In the middle years of the third century gnostic dualism found a fresh and vigorous embodiment in Mani (216-76). He was brought up in Mesopotamia among a Jewish Christian baptist sect, followers of Elchasai, but left them at the age of 24 to found his own group. Like other sects since, he intended to supersede all the separate religious societies and to embrace all major religions of the time. He understood himself to be an inspired prophet, identical with the promised Paraclete, and therefore one of the line of prophets not only from the Old Testament to Jesus but also including Buddha and Zoroaster. He declared that his religion was not confined to one region or linguistic area but was to be taken by missionaries to all lands. Previous founders of religions had written next to nothing and failed to ensure a stable coherent future; Mani's writings would rectify that. Well within his lifetime his missionaries established communities in the Nile and Oxus valleys and had soon reached Chinese Turkestan and Spain. For over nine years the young Augustine was an adherent in north Africa, and after his conversion in 386 his anti-Manichee writings offer much information. In the twentieth century major finds of Manichee documents have been made in Egypt (Coptic probably translated from Syriac) and Turkestan. In the Persian empire the mission had success, and from there successfully infiltrated the Roman empire, soon to cause anxiety to the imperial authorities and also to bishops. In Persia Mani himself fell foul of authority and was executed in 276. His followers had an annual spring festival, called the Bema, for a memorial of his death and for confession of sins.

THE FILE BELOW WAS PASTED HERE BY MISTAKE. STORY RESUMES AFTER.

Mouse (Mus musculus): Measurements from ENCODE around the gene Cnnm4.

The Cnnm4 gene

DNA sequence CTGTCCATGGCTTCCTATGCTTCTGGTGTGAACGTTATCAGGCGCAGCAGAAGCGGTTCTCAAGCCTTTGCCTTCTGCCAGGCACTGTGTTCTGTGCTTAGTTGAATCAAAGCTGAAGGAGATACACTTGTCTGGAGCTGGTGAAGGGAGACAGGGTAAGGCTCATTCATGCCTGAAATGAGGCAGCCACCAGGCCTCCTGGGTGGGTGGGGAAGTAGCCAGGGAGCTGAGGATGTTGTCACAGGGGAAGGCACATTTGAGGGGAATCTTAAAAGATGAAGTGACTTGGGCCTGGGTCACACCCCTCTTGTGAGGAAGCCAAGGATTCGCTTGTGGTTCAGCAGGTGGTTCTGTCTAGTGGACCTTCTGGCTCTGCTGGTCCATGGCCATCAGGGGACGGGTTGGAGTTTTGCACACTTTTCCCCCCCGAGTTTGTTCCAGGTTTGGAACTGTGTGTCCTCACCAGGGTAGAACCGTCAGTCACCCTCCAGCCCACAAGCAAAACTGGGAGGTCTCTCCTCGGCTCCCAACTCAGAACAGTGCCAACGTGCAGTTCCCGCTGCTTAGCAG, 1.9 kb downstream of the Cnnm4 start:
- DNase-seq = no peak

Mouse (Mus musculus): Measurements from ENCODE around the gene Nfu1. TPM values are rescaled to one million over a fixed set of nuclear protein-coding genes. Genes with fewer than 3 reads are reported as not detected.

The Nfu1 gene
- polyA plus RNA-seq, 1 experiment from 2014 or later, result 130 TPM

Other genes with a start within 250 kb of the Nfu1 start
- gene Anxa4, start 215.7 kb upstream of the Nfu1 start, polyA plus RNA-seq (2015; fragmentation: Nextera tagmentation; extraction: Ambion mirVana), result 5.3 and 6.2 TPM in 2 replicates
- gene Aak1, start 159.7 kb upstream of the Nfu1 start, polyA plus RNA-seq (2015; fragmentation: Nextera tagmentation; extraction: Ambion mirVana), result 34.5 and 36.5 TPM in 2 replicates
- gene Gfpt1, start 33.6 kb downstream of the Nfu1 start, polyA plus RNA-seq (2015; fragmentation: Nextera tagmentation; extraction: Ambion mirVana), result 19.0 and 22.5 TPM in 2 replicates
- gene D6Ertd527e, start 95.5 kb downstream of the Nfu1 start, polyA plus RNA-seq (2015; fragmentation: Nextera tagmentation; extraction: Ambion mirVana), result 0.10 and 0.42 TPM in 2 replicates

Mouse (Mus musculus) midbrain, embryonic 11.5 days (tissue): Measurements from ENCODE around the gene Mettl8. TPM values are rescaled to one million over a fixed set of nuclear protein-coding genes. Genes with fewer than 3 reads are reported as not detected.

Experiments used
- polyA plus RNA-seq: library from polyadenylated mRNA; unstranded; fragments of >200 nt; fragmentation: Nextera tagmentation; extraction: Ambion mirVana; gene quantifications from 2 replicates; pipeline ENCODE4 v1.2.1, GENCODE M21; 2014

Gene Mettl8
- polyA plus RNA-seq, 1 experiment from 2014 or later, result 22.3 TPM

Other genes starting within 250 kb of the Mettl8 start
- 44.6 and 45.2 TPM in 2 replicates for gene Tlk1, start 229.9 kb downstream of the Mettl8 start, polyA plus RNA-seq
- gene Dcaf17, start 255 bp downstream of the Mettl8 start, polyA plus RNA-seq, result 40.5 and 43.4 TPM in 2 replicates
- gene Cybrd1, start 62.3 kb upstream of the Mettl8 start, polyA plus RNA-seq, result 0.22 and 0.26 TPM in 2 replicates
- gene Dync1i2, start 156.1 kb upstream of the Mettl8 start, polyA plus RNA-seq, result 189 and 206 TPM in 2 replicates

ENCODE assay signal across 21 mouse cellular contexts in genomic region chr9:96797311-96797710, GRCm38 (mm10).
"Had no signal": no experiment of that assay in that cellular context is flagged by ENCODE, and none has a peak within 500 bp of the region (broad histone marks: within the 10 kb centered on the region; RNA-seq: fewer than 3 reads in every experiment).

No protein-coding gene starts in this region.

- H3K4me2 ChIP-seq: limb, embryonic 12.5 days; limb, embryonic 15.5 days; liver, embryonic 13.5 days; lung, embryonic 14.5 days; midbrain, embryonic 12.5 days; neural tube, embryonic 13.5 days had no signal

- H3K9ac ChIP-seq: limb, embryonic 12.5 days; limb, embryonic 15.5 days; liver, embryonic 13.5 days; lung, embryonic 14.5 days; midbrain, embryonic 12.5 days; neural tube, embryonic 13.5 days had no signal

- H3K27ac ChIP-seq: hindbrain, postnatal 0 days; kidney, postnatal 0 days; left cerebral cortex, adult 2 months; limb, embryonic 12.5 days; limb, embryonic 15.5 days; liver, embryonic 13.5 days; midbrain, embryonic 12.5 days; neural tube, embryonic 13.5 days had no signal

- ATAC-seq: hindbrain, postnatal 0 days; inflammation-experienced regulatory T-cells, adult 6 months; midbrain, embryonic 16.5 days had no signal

Central to his thinking was the problem of evil, the permanence and ineradicability of which showed that if the supreme God was good, he was not also omnipotent. What his angels could do was to contain evil and prevent a complete takeover. Cosmic conflict between powers of light and darkness, spirit and matter, had resulted in a mixture felt in human nature's awareness of tension between physical appetites and higher aspirations of the soul. Mani divided followers into a celibate Elect and a lower order of Hearers who cooked selected food for the Elect and were allowed sexual relations at safe periods of the monthly cycle. They were discouraged from having children since this incarcerated sparks of divine light in soggy matter. Wine was strictly forbidden as an invention of the devil.